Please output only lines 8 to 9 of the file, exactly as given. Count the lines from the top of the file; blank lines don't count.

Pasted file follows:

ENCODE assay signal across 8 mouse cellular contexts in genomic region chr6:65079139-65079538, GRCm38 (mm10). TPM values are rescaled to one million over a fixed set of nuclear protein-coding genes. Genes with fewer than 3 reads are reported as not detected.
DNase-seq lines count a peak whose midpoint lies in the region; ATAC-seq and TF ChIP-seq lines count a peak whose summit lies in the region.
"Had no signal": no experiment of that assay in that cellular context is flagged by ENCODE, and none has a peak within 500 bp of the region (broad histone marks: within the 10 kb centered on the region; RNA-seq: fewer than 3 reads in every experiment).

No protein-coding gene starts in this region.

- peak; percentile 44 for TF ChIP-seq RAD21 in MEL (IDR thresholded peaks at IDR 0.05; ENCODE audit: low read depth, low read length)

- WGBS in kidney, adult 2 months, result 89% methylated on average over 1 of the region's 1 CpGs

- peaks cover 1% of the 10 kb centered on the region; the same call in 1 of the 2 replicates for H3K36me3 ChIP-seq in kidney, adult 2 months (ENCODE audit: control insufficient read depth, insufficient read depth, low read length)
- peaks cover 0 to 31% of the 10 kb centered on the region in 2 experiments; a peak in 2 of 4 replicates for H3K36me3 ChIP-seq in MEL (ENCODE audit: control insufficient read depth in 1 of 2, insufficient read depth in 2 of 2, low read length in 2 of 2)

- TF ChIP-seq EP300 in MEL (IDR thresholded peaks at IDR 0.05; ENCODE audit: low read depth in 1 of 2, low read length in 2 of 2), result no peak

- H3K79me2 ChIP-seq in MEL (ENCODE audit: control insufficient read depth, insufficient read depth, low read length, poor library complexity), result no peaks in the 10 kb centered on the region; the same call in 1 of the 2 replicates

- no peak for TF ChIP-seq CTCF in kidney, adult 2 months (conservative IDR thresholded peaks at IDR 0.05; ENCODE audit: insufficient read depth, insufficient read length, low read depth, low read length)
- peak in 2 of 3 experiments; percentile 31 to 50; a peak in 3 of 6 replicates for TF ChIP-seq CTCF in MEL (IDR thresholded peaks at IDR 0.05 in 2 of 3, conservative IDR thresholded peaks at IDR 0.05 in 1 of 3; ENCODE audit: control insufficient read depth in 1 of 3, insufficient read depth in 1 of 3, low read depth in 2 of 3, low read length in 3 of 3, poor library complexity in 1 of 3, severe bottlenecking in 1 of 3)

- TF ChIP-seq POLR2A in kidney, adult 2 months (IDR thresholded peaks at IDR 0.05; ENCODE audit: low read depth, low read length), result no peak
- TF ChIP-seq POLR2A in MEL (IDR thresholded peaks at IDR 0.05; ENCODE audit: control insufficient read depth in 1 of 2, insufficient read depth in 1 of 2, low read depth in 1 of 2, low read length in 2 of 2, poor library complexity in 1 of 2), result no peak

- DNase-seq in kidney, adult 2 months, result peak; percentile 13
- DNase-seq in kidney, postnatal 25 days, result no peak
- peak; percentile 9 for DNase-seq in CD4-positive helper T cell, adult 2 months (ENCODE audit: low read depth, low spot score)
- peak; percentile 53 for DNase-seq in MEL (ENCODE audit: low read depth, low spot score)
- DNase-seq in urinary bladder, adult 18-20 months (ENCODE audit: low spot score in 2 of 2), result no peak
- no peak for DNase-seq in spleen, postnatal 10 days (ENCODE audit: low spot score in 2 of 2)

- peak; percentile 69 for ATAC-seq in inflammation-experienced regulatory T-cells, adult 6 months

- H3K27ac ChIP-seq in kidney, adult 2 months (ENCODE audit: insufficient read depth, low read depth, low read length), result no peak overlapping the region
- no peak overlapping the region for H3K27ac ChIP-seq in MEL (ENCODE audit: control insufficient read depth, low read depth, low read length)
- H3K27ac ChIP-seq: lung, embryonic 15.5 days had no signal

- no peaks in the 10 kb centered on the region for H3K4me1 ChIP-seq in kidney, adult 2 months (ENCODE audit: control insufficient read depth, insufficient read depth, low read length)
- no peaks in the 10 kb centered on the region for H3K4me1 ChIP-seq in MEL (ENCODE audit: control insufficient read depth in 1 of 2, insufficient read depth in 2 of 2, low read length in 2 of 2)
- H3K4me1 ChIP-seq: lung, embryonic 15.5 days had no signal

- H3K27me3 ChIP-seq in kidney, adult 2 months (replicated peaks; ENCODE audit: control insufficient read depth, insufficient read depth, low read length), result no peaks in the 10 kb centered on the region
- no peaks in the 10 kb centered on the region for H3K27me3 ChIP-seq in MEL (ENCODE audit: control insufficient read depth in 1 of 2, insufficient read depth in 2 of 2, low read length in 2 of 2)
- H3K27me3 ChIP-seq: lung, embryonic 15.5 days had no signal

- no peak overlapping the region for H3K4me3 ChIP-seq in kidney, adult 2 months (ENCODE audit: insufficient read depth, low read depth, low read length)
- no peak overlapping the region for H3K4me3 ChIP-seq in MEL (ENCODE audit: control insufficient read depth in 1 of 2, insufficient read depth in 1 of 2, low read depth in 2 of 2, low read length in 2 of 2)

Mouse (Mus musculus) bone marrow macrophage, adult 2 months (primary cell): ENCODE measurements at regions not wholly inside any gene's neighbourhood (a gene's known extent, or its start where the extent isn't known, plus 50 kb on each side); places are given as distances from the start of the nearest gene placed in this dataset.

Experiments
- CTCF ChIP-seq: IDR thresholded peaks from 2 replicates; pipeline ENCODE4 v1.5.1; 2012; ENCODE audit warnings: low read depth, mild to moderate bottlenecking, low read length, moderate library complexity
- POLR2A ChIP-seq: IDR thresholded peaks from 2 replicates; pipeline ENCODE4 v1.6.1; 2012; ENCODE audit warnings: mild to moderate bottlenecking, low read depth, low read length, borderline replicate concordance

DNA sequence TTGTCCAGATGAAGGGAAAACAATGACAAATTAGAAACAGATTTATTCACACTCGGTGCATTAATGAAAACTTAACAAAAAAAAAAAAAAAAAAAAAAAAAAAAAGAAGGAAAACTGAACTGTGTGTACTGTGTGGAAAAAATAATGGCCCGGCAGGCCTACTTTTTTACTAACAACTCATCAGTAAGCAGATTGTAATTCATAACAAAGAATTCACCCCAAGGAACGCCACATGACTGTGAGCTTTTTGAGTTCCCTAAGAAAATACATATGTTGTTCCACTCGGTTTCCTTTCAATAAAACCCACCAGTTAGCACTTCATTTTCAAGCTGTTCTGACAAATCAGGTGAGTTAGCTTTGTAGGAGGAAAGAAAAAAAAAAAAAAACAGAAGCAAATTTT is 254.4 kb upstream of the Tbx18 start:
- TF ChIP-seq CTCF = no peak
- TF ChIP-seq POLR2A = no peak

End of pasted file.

- peaks cover 0 to 31% of the 10 kb centered on the region in 2 experiments; a peak in 2 of 4 replicates for H3K36me3 ChIP-seq in MEL (ENCODE audit: control insufficient read depth in 1 of 2, insufficient read depth in 2 of 2, low read length in 2 of 2)

- TF ChIP-seq EP300 in MEL (IDR thresholded peaks at IDR 0.05; ENCODE audit: low read depth in 1 of 2, low read length in 2 of 2), result no peak